Claiming they were fired for refusing to disobey guidelines set by the Occupational Safety and Health Association, three workers are suing three companies involved with the BP gulf oil cleanup.

Plaintiffs Steve Clayton, Roger Dowers and Dewey Woods filed suit against USA Environment, Trim Safety Solutions and MC-O Construction on Dec. 2 in Jefferson County District Court.

According to the suit, USA Environment contracted with MC-O to work on the Gulf Coast clean up of oil from the April explosion of the Deepwater Horizon rig. In order to assist in the cleanup, OSHA requires companies to complete its Hazardous Waste Operations and Emergency Response program.

"MC-O did not want to spend the money or waste the time to have its employees trained and certified," the suit alleges. "Wyman Ogden, owner of MC-O, obtained false certificates of completion for his employees from Allen Trim ... owner of Trim Safety."

In their suit, plaintiffs Clayton and Dowers say they "refused to misrepresent that they were certified and demanded to take the course and follow OSHA guidelines," but MC-O insisted it "would not pay for their time to sit in the course."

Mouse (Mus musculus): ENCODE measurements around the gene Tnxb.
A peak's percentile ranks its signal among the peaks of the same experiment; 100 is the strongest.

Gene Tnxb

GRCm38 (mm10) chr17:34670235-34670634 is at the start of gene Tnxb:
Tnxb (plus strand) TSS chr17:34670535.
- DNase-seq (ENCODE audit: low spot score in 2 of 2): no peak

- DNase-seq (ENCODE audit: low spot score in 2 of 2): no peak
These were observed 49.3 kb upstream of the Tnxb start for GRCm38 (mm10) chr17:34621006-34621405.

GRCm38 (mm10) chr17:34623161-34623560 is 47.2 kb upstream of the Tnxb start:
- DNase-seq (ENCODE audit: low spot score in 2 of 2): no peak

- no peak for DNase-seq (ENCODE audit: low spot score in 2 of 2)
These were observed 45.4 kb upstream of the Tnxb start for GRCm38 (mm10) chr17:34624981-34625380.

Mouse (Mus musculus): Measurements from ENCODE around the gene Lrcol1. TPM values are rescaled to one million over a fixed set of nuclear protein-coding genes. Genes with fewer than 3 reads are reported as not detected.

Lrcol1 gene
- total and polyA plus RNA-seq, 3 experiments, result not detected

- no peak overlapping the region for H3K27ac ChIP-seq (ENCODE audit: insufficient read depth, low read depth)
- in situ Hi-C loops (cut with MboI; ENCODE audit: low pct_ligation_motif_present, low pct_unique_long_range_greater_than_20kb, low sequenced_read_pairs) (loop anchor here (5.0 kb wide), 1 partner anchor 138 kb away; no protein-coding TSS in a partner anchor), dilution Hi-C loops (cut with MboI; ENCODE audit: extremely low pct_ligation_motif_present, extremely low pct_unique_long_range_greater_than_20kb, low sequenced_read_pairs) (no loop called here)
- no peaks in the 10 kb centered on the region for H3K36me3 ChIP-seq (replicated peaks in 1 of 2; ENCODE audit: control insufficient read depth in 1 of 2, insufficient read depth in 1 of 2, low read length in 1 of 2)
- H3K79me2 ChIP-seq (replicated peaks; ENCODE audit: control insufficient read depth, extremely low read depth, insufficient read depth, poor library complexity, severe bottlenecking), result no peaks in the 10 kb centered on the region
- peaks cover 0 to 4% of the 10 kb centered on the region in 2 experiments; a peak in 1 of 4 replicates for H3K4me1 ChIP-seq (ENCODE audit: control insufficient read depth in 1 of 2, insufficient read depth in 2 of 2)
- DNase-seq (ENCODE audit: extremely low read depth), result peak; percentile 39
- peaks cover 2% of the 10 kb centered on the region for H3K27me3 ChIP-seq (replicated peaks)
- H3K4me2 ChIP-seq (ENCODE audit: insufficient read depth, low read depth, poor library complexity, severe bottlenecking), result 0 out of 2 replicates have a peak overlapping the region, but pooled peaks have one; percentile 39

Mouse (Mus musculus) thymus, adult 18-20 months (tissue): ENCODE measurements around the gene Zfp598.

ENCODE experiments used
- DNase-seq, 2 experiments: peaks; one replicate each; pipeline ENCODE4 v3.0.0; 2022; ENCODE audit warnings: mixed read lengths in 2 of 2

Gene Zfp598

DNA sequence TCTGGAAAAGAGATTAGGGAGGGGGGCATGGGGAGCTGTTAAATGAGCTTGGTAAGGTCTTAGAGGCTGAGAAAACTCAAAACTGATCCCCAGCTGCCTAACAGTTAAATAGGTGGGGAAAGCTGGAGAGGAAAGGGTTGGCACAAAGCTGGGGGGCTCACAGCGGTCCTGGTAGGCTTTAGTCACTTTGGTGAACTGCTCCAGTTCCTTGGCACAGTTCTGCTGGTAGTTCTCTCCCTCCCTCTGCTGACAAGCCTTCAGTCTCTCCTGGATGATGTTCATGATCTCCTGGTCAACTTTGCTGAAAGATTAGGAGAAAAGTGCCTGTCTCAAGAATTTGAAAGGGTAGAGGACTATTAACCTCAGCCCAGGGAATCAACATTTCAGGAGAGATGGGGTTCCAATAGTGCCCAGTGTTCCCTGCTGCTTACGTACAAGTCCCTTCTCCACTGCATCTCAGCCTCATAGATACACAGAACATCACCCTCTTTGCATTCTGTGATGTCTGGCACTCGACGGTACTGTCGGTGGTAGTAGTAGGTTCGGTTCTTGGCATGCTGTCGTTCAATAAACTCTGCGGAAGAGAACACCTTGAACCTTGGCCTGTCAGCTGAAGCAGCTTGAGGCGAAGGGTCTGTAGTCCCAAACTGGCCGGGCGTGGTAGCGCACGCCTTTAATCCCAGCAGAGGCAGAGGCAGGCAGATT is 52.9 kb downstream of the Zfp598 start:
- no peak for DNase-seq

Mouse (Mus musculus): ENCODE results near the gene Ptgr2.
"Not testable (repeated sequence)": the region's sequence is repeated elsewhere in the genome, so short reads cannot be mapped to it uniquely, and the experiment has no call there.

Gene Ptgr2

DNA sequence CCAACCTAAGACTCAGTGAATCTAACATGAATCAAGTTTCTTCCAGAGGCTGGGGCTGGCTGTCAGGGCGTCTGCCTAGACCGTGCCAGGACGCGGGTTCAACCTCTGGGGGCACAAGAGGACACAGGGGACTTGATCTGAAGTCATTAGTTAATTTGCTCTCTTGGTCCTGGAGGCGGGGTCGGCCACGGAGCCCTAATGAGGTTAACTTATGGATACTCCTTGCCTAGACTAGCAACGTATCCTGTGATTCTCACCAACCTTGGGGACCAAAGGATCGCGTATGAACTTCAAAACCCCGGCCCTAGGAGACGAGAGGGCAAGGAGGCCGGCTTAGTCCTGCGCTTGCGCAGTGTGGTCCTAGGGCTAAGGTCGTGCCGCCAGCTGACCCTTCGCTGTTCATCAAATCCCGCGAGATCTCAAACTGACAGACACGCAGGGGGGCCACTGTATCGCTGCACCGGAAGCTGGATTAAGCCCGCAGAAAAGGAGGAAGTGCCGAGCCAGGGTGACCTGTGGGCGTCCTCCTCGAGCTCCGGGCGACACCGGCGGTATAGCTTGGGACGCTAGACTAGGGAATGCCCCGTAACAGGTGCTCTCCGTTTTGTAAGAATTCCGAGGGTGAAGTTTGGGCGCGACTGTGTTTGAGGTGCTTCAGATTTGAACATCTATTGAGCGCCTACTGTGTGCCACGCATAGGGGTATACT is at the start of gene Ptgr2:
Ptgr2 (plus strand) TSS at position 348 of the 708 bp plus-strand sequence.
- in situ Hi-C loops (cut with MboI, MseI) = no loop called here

"Plaintiffs were at-will employees who refused to commit an illegal act," the suit states. "Both plaintiffs were terminated because of the refusal. After they departed, MC-O sent employees to clean up the oil spill with false certificates."

The terminated employees are suing for exemplary damages and seek to recover back and future pay.

The suit accuses the defendants of conspiring to commit unlawful acts.

The plaintiffs are represented by attorney Anthony Malley III of the Beaumont law firm Moore Landrey.

Judge Donald Floyd, 172nd District Court, has been assigned to the case.

Case No. E188-910

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